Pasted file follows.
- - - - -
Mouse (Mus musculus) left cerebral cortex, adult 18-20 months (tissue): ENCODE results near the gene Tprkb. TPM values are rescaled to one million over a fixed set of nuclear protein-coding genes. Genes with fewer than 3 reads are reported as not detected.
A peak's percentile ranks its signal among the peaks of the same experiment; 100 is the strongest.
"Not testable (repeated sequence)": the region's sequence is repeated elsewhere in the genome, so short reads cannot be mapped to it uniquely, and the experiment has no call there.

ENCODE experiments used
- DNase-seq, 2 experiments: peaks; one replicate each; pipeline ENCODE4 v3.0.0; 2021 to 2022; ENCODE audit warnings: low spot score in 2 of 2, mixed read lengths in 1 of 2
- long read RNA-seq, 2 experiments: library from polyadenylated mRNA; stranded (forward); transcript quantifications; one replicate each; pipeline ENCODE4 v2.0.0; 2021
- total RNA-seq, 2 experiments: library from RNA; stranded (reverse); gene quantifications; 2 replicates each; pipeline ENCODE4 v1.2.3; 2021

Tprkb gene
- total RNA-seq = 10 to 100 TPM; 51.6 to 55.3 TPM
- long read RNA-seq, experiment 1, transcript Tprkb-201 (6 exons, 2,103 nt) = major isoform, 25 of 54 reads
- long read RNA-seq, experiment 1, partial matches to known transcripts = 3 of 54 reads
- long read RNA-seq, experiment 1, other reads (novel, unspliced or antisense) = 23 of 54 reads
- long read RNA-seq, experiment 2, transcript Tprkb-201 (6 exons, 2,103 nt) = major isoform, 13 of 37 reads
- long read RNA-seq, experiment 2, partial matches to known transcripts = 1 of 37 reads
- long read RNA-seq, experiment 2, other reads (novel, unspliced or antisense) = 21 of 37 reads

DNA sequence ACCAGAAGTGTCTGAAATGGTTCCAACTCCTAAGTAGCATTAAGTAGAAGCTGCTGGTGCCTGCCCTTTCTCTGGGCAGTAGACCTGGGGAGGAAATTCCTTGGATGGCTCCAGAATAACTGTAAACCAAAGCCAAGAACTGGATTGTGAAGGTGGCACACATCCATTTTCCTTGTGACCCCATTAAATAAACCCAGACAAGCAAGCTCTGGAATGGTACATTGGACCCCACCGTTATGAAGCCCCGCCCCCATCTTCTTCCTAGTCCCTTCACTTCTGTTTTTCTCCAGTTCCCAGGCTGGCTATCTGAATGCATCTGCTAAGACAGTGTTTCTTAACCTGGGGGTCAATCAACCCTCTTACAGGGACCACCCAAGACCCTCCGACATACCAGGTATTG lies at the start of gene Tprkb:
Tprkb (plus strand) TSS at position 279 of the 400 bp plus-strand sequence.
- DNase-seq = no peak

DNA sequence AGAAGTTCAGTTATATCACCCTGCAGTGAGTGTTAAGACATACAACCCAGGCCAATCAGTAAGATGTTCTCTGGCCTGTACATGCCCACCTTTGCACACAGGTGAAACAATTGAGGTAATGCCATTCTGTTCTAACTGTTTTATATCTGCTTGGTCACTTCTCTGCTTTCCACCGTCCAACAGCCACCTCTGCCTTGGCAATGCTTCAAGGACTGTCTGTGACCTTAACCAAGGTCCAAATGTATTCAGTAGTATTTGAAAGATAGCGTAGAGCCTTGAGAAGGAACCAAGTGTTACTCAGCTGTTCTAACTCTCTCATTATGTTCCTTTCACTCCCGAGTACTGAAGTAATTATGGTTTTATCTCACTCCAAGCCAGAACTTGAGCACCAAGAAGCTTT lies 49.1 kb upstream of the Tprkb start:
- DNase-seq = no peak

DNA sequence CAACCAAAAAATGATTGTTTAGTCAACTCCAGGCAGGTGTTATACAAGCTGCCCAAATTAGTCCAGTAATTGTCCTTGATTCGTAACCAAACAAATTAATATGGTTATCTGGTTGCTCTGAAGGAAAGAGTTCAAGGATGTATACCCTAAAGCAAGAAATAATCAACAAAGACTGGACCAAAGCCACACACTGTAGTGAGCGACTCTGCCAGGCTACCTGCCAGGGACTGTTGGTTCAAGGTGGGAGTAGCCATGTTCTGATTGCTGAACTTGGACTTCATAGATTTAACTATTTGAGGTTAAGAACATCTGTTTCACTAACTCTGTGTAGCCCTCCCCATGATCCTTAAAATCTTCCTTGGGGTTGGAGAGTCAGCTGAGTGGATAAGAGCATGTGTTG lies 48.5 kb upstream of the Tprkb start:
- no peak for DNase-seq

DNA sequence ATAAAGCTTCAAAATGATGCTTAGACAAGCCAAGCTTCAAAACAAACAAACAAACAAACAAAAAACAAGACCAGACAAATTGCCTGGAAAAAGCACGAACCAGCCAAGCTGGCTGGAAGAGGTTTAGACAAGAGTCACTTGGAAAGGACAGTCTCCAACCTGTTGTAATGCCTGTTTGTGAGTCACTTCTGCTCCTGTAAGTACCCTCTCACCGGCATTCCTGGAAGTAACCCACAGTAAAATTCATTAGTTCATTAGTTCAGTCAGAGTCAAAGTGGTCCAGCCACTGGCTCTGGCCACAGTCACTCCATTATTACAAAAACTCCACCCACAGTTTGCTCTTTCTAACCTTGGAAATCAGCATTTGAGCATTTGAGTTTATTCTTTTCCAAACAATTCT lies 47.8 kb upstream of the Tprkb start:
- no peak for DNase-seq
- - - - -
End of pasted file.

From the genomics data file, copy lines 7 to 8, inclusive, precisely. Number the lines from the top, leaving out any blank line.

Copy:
- total RNA-seq, 2 experiments: library from RNA; stranded (reverse); gene quantifications; 2 replicates each; pipeline ENCODE4 v1.2.3; 2021

Tprkb gene